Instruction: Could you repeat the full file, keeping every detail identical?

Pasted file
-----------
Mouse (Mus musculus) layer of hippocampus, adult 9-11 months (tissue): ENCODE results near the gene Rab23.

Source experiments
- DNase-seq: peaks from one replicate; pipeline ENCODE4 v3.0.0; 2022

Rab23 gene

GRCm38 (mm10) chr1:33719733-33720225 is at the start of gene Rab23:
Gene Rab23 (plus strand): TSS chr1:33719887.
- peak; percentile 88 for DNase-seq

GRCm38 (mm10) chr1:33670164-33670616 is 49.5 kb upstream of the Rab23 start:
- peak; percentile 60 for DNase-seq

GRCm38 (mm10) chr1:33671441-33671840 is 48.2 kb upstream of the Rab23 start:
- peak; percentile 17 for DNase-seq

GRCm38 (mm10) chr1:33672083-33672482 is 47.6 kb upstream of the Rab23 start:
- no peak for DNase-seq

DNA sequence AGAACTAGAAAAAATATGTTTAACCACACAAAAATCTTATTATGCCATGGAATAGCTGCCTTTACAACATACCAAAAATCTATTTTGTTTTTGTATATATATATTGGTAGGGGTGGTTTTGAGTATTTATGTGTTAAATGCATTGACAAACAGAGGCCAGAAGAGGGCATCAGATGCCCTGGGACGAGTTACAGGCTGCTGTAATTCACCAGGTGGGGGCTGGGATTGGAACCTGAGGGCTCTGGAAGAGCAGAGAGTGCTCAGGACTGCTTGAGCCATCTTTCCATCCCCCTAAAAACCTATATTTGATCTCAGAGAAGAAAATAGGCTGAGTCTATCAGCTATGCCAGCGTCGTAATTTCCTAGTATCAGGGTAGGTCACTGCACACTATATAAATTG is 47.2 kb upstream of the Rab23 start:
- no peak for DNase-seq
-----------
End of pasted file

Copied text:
Mouse (Mus musculus) layer of hippocampus, adult 9-11 months (tissue): ENCODE results near the gene Rab23.

Source experiments
- DNase-seq: peaks from one replicate; pipeline ENCODE4 v3.0.0; 2022

Rab23 gene

GRCm38 (mm10) chr1:33719733-33720225 is at the start of gene Rab23:
Gene Rab23 (plus strand): TSS chr1:33719887.
- peak; percentile 88 for DNase-seq

GRCm38 (mm10) chr1:33670164-33670616 is 49.5 kb upstream of the Rab23 start:
- peak; percentile 60 for DNase-seq

GRCm38 (mm10) chr1:33671441-33671840 is 48.2 kb upstream of the Rab23 start:
- peak; percentile 17 for DNase-seq

GRCm38 (mm10) chr1:33672083-33672482 is 47.6 kb upstream of the Rab23 start:
- no peak for DNase-seq

DNA sequence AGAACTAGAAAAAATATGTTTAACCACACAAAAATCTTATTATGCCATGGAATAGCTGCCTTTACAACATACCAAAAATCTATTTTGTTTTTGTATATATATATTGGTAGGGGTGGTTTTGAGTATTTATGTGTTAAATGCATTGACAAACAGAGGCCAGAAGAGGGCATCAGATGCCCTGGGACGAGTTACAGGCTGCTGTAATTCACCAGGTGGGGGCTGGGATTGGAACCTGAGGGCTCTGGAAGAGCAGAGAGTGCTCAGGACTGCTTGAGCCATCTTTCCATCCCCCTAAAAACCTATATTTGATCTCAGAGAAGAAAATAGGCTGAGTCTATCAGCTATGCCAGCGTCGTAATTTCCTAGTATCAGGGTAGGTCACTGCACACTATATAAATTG is 47.2 kb upstream of the Rab23 start:
- no peak for DNase-seq